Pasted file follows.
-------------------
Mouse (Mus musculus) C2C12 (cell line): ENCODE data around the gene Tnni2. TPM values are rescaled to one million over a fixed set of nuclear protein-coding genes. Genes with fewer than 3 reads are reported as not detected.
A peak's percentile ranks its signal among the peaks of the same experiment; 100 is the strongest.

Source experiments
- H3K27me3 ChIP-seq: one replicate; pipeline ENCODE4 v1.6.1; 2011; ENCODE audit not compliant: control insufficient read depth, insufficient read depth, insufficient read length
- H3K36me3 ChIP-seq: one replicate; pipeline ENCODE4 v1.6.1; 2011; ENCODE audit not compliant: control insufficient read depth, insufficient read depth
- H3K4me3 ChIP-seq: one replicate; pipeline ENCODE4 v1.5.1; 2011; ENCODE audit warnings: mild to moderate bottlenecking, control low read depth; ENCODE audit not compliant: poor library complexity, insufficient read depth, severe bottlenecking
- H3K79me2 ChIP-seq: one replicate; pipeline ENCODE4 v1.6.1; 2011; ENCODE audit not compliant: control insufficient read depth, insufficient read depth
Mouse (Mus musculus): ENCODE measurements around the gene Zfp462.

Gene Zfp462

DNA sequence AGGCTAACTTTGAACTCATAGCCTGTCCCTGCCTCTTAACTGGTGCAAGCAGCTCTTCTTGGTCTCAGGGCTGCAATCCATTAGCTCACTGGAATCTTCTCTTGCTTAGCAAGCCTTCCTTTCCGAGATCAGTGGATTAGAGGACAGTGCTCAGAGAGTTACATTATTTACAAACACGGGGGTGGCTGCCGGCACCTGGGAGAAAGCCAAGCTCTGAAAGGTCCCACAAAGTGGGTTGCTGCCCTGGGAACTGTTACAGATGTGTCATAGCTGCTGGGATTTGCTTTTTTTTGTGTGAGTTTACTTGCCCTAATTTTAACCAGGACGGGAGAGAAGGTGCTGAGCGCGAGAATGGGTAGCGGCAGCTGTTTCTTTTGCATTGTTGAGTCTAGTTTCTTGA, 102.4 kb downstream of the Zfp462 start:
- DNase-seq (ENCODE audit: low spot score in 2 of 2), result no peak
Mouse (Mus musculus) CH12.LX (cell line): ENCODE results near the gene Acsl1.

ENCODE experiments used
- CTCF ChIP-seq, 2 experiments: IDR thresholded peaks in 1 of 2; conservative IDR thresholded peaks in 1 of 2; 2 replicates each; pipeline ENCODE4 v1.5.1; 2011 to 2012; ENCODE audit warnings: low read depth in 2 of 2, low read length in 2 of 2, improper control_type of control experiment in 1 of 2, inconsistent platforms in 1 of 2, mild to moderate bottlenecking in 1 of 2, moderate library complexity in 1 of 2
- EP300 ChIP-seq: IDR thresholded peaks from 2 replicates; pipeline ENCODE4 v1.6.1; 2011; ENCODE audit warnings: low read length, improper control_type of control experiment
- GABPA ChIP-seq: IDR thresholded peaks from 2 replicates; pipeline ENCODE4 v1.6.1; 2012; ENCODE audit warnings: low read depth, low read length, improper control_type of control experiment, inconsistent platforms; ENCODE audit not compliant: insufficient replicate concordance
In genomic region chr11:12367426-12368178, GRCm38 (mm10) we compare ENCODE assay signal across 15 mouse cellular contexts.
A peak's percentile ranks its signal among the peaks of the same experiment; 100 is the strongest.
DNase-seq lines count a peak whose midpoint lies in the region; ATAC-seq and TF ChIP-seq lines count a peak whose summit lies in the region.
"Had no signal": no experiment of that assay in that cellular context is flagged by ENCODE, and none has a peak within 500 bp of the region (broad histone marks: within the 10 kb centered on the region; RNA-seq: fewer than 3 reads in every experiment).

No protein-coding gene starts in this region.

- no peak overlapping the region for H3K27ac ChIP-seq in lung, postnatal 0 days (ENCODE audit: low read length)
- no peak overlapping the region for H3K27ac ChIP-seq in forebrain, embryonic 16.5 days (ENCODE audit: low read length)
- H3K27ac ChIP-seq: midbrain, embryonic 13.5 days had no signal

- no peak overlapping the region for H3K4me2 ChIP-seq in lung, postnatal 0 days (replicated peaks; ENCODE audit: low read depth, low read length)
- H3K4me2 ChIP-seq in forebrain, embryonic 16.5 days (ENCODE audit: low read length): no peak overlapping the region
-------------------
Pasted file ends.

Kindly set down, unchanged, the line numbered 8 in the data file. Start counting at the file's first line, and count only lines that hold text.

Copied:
Mouse (Mus musculus): ENCODE measurements around the gene Zfp462.